It Came from the Camcorder: Cards of Death

It’s not uncommon in the world of SOV horror to discover that the movie one is watching was not released until many, many years had passed from its production. In general, these are bargain-basement movies, the final result of which may leave its makers and distributors leery of release. In other words, sometimes a movie is such shit that it gets stuck on a shelf and all-but forgotten about. Such is the case with Cards of Death, which sat unreleased for 28 years before Mondo Video dug it up. From 1986, Cards of Death is a horror/thriller from veteran Burbank actor Will MacMillan. Taking his first stab at writing and directing, MacMillan crafted a very bad, but also quite watchable, shitty movie from little more than videotape and breasts.

MacMillan plays policeman Captain Twain, who is investigating of string of murders that plague the city. The opening scene sets MacMillan up as the star of the film, right until a supporting character slices his nose off. Soon, viewers see Twain’s nose, along with some fingers, mailed to one of the actual stars of the film, Shamus Sherwood as police detective Gunny Gunther. He is outraged when forensics identifies the severed body parts as belonging to Captain Swain, and vows to hunt his killers down. He tells Twain’s son, artist Billy (Ron Kologie), of his father’s death, and Billy takes it upon himself to aid Gunny in his quest for justice. So, who, exactly, was Captain Swain investigating?

It turns out, the bad guys are the hosts of the most intense Wednesday night card game in town. Four masked men sit in on the game every week. The winner goes home with half a million bucks, while the loser becomes the murder victim the cops have been finding every Thursday morning. The game is played using tarot cards, and the rules are incomprehensible, but that doesn’t matter. The point is to produce dead bodies for the movie, which the game does.

The game is hosted by one of the more delicious bad guys one will see in a movie of this quality, in Hog Johnson (Robert Rothman). Hog is a true sadist in every sense of the word. He likes seeing people suffer, and it’s even better when he is the one inflicting the pain. Cards of Death VHS boxHe’s also a rapist, which is all a moviemaker needs to do to establish a bad guy’s bona fides in the Missile Test household. We like seeing that kind of scum get theirs.

Hog is assisted in the game by a stable of whores whose job is to keep the players happy right up to the moment when the loser meets a grisly end. Foremost in the group are Cat (Carlissa Hayden), who deals the cards, and Tracy (Tawney Berge) who might be even more of a sicko than Hog.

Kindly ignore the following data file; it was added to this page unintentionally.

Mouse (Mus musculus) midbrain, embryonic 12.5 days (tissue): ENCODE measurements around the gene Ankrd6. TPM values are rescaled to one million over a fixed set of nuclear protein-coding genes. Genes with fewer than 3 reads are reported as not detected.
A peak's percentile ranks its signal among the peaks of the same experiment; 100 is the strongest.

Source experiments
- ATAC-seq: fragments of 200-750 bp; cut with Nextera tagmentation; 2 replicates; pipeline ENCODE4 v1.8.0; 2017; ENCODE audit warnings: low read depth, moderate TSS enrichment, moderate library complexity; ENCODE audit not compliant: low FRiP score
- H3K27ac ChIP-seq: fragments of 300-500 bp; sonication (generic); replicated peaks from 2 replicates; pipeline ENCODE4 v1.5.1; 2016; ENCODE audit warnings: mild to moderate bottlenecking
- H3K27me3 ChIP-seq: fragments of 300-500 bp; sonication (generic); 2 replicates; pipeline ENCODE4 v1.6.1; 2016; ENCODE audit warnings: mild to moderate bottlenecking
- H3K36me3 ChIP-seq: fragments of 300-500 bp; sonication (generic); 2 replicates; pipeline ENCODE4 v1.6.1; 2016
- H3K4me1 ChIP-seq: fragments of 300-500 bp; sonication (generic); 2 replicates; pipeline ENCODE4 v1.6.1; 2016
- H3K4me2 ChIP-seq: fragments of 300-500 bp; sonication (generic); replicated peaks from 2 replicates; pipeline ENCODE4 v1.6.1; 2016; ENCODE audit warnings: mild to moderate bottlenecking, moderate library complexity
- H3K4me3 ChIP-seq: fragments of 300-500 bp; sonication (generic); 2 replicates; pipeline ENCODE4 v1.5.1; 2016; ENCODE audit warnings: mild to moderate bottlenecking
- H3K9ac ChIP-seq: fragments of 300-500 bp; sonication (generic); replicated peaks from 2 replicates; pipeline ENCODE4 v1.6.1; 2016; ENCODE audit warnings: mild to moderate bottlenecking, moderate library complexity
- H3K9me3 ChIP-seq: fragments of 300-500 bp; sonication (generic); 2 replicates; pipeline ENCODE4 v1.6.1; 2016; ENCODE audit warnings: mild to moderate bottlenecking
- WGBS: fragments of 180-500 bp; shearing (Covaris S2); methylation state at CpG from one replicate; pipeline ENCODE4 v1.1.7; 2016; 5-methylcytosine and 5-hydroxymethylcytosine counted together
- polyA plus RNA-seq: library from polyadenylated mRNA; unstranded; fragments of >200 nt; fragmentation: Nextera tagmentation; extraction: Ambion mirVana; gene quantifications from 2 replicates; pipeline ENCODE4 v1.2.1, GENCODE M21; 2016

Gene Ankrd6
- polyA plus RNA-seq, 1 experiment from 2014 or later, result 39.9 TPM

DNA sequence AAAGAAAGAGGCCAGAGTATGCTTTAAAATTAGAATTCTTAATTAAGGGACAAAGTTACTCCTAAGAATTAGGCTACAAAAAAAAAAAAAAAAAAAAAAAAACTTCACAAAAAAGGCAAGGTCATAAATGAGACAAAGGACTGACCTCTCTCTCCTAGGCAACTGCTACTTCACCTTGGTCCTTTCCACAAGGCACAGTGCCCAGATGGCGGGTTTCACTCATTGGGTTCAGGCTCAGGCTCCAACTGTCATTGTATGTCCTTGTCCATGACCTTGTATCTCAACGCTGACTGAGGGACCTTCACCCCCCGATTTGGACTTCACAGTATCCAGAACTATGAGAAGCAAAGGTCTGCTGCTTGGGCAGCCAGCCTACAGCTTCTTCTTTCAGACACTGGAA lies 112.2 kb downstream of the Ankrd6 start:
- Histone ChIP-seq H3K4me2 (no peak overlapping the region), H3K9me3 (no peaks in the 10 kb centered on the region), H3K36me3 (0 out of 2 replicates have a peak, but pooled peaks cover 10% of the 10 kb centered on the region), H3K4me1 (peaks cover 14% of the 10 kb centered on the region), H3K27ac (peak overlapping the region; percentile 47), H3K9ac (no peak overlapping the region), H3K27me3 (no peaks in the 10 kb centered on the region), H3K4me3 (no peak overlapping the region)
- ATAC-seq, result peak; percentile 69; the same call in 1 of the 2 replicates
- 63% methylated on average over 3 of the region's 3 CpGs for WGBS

Viewers get to see these baddies ply their trade on the city’s unfortunate gambling addicts — those desperate enough to risk it all for a payday. One of the players is even a Catholic priest!

Gunny and Billy manage to find out about the game, and slip Billy in as one of the players. The movie, then, proceeds to a predictable conclusion, while providing even more blood and guts for the viewer.

Of storytelling note is the effort Gunny and Billy have to go through to uncover the card game. Presumably, Captain Swain already did all this work, as he was confronting Hog Johnson in the very first scene of the movie. We viewers are supposed to believe that Captain Swain kept all the information about his case in his head, and left no file detailing his findings for Gunny and Billy to refer to. It’s a plot hole that destroys every ounce of this movie’s credibility, but also makes for epic shitty moviemaking.

The scenes with Gunny and Billy are straight out of 1980s buddy cop flicks, only without the action and repartee of a Lethal Weapon. What we get in this movie is more along the lines of a Wings Hauser thriller.

The general consensus is that Cards of Death is a horror movie, and I’ll accede to that, but barely. I find this movie to be much more of a thriller and detective story. The difference in quality is vast, but Cards of Death is a horror flick in the same way The Silence of the Lambs is a horror flick. It has a memorable bad guy and buckets of blood, and yet…

What makes this movie right for Missile Test is its true shittiness. The card game set looks like it was shot in a basement. In some shots the floor is covered by black plastic and I have to think it’s because the building’s super wouldn’t let the production go ahead if they messed up the floor with all their fake blood.

MacMillan chose to add a little atmosphere to these basement scenes, using the same dripping water sound effect for every scene that takes place there. In case one didn’t get it, it pounds home that these scenes take place in a dank basement. Hear the dripping? Hear it?!

Where MacMillan really got his money’s worth, in a production that didn’t look to have two nickels to rub together, was in his actresses’ willingness to get naked. There’s nary a female member of the cast who doesn’t bare their chests for this mess, and it is much appreciated — anything helps.

More watchable than I expected, Cards of Death is a questionable addition to the Horrorshow, but a welcome one to the Shitty Movie Sundays Watchability Index, where it displaces Taureg: The Desert Warrior at #190. Not bad for a flick disowned for almost three decades.

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